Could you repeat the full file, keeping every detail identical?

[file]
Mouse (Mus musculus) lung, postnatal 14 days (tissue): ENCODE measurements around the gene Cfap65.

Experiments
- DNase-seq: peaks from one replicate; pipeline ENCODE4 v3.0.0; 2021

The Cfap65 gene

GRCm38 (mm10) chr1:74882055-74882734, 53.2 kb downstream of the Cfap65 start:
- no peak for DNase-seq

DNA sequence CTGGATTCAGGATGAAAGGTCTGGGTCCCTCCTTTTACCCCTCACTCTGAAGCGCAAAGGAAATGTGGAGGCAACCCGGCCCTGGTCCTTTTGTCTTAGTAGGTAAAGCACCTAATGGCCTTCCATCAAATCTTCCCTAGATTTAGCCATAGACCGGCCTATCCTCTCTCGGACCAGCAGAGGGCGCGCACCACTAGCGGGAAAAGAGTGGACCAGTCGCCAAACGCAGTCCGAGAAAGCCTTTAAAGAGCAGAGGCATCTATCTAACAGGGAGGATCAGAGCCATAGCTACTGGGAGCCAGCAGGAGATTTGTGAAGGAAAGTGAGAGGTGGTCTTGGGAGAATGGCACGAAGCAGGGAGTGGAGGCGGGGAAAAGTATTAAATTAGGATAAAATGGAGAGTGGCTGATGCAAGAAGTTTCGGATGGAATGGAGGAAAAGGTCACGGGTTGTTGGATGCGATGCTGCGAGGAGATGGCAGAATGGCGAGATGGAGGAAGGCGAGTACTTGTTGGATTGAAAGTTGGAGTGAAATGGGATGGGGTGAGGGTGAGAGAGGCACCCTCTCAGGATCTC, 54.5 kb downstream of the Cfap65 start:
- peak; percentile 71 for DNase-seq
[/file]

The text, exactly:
Mouse (Mus musculus) lung, postnatal 14 days (tissue): ENCODE measurements around the gene Cfap65.

Experiments
- DNase-seq: peaks from one replicate; pipeline ENCODE4 v3.0.0; 2021

The Cfap65 gene

GRCm38 (mm10) chr1:74882055-74882734, 53.2 kb downstream of the Cfap65 start:
- no peak for DNase-seq

DNA sequence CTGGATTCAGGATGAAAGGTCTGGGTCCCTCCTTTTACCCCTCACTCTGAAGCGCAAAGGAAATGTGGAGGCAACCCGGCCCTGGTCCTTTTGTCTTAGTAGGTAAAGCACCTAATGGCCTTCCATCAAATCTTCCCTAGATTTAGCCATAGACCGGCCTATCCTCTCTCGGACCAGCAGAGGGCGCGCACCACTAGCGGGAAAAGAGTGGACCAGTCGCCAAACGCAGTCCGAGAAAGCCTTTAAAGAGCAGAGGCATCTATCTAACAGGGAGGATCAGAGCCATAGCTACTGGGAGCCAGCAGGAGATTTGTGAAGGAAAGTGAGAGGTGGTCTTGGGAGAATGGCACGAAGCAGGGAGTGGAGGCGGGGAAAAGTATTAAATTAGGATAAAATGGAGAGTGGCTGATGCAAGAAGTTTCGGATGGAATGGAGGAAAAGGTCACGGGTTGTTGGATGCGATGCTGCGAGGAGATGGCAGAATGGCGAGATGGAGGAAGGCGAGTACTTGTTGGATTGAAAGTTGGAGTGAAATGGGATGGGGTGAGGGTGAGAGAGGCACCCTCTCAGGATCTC, 54.5 kb downstream of the Cfap65 start:
- peak; percentile 71 for DNase-seq